N’DJAMENA (Reuters) - Chad is shuttering Qatar’s embassy and giving its diplomats 10 days to leave the country, accusing the Gulf Arab state of trying to destabilize the central African nation via its northern neighbor Libya, it said on Wednesday.
It is not the first African state to move against Qatar following its rift with other Gulf states including the United Arab Emirates and Saudi Arabia, whose charities funnel millions of dollars in aid money to west and central Africa.
Senegal said this week that it had reinstated its ambassador to Qatar after having recalled him three months ago, in a bid to encourage a peaceful resolution to the feud.
“In order to safeguard peace and security in the region, Chad calls on Qatar to cease all actions that could undermine its security as well as those of the countries of the Lake Chad basin and the Sahel,” the foreign ministry statement said.
It did not provide any details to support the accusation. The statement from Chad’s foreign ministry added that it would close its diplomatic mission in Doha and recall all personnel.
Qatari officials were not immediately available to comment.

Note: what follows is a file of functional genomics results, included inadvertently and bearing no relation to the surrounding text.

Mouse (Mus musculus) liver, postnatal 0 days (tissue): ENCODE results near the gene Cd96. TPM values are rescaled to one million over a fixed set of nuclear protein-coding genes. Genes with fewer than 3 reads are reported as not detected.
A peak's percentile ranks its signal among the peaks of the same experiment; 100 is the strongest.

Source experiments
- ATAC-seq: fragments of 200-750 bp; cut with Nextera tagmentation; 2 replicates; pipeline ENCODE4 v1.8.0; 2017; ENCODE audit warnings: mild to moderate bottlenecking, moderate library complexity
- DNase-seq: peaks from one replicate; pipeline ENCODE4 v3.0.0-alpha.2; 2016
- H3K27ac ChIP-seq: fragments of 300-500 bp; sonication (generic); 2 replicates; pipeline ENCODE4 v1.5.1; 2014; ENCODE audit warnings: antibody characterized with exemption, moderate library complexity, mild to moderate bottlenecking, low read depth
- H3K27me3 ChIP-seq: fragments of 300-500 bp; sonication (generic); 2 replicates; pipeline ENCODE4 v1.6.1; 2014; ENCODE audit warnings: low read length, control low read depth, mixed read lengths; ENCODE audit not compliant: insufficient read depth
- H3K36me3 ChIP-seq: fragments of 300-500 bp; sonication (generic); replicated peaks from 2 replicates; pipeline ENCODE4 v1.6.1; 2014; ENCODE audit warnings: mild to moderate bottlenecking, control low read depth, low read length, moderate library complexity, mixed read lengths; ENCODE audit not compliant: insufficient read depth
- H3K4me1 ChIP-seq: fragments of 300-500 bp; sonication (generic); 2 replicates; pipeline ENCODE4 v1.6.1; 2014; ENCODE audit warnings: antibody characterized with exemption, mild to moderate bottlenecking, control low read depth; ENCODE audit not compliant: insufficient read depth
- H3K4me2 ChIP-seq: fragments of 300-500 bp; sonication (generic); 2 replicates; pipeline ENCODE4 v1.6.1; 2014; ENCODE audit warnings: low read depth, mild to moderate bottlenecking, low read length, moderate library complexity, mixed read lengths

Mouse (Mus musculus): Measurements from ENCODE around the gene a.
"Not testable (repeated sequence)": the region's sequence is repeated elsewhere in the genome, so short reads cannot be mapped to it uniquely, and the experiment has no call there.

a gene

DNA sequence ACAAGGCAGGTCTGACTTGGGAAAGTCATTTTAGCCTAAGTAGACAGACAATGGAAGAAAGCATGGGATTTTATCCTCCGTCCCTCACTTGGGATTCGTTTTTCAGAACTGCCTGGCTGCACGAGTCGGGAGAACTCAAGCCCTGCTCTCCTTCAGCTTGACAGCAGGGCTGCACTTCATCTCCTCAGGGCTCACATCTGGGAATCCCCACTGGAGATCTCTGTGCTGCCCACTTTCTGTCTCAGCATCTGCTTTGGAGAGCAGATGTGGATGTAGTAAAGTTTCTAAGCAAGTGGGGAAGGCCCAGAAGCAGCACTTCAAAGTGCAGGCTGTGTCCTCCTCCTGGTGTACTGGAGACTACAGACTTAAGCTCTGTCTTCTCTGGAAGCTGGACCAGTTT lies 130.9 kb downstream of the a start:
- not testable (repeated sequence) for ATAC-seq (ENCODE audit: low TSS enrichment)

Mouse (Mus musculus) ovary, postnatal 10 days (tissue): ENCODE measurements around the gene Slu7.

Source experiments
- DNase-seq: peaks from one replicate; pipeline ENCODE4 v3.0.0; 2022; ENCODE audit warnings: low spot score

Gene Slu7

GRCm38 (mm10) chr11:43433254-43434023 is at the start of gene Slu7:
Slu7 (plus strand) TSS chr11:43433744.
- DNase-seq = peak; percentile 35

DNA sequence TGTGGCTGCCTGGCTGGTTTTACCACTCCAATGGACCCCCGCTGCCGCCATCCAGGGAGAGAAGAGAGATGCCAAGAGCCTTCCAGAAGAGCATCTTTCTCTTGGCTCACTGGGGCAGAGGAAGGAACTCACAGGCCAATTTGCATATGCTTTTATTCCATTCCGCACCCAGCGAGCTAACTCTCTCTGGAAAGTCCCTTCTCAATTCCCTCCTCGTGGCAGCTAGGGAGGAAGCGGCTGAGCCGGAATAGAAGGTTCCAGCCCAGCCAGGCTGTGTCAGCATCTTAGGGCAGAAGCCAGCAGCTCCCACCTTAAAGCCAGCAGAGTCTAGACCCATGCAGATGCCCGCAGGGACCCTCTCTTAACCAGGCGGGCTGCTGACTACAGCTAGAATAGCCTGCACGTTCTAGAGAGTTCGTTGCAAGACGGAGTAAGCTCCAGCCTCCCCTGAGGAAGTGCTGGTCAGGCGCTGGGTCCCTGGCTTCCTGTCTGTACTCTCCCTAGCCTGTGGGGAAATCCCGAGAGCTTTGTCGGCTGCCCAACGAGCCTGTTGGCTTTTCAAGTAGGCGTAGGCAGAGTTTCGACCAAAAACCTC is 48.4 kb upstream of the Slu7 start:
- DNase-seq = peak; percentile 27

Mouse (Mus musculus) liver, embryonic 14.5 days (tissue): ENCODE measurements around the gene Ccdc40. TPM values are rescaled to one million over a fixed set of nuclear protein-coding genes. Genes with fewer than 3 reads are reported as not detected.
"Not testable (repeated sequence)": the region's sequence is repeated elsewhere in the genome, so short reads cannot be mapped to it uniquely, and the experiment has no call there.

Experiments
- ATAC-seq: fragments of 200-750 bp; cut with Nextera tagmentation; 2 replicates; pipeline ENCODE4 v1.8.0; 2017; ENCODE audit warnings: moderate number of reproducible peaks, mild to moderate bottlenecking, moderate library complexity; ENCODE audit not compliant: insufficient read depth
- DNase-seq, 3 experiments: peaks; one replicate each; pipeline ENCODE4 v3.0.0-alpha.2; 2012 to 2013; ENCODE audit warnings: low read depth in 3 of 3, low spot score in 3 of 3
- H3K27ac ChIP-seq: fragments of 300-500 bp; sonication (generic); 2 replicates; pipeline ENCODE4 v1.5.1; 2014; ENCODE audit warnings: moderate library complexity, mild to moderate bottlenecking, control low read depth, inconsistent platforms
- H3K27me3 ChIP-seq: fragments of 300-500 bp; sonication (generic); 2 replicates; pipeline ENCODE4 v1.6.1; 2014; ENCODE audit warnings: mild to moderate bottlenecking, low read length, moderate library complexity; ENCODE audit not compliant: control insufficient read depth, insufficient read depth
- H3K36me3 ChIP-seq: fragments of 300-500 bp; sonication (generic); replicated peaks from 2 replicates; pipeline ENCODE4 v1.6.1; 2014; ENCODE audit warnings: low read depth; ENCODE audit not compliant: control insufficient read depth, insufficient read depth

In Libya, the UAE and Qatar, which both played key roles in backing rebels in the uprising that toppled Muammar Gaddafi in 2011, have emerged as rivals on the battlefield with conflicting interests.
The vacuum created by Gaddafi’s downfall led to a flood of weapons from state arsenals into the hands of Islamist groups who then pushed south into Africa’s Sahel nations where they launch attacks on military and civilian targets.
Today in Libya, the UAE, along with Egypt and Saudi Arabia, has backed anti-Islamist former army commander Khalifa Haftar, appointed by a government and parliament based in the east. Qatar and Turkey have supported rival Islamist-leaning factions in western Libya.
Reporting by Madjiasra Nako; Additional reporting by Noah Browning in Doha and Aidan Lewis in Tunis; Writing by Nellie Peyton; Editing by Joe Bavier and Robin Pomeroy